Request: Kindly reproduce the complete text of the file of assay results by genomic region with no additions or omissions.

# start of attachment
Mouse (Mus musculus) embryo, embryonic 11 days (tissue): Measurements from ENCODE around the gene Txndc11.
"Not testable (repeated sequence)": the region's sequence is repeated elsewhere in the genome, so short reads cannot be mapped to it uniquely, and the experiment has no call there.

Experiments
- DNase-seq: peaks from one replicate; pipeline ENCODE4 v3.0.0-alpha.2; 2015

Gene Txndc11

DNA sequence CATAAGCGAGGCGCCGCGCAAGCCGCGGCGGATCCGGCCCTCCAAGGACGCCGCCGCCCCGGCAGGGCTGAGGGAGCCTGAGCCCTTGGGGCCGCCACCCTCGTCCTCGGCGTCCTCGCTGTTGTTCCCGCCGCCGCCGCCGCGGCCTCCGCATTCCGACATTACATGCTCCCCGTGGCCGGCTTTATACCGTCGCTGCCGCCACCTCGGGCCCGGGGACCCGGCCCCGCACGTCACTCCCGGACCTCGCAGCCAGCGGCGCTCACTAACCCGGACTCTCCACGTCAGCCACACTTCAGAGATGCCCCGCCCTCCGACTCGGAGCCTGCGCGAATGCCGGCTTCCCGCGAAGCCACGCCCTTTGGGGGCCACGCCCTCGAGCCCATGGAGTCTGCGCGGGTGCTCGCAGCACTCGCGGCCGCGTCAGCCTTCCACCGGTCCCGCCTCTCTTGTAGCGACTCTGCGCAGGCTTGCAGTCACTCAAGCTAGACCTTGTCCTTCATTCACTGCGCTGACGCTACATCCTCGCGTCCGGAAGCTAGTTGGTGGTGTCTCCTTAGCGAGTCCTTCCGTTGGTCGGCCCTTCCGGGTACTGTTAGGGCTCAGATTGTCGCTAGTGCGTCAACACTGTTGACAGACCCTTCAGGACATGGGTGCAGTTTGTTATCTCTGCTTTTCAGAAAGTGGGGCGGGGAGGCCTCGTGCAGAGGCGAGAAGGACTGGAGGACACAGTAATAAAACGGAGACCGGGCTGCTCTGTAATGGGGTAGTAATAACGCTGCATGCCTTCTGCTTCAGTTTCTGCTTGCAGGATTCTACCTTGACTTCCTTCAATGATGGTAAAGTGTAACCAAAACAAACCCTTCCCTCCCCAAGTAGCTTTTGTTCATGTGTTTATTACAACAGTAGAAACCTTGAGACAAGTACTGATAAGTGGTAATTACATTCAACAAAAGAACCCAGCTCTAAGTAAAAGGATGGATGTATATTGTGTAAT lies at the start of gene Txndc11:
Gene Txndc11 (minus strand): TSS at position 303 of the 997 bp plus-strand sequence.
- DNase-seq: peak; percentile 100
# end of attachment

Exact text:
Mouse (Mus musculus) embryo, embryonic 11 days (tissue): Measurements from ENCODE around the gene Txndc11.
"Not testable (repeated sequence)": the region's sequence is repeated elsewhere in the genome, so short reads cannot be mapped to it uniquely, and the experiment has no call there.

Experiments
- DNase-seq: peaks from one replicate; pipeline ENCODE4 v3.0.0-alpha.2; 2015

Gene Txndc11

DNA sequence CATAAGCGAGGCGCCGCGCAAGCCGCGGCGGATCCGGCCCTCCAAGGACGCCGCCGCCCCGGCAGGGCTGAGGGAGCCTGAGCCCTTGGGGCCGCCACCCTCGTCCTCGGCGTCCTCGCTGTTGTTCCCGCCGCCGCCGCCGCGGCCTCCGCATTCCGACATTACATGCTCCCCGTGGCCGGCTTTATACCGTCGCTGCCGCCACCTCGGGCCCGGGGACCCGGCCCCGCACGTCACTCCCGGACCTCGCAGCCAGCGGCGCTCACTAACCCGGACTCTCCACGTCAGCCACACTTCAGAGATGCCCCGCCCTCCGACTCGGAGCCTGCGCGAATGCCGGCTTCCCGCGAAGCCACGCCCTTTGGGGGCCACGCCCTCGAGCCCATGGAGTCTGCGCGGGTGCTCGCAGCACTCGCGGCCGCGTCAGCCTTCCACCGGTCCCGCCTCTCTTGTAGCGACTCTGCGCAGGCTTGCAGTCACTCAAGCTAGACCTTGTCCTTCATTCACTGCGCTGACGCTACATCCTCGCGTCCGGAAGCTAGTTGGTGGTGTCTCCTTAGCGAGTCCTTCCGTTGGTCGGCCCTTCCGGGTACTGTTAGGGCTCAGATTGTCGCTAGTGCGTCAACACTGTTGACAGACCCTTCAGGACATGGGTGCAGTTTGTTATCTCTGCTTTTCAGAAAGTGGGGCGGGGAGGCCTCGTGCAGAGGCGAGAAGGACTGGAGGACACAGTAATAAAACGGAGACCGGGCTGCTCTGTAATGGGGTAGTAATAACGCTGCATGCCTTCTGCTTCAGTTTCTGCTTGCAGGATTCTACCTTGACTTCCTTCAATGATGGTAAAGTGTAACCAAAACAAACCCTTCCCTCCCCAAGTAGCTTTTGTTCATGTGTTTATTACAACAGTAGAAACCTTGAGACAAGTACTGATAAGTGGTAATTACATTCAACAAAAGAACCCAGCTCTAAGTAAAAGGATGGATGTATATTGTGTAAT lies at the start of gene Txndc11:
Gene Txndc11 (minus strand): TSS at position 303 of the 997 bp plus-strand sequence.
- DNase-seq: peak; percentile 100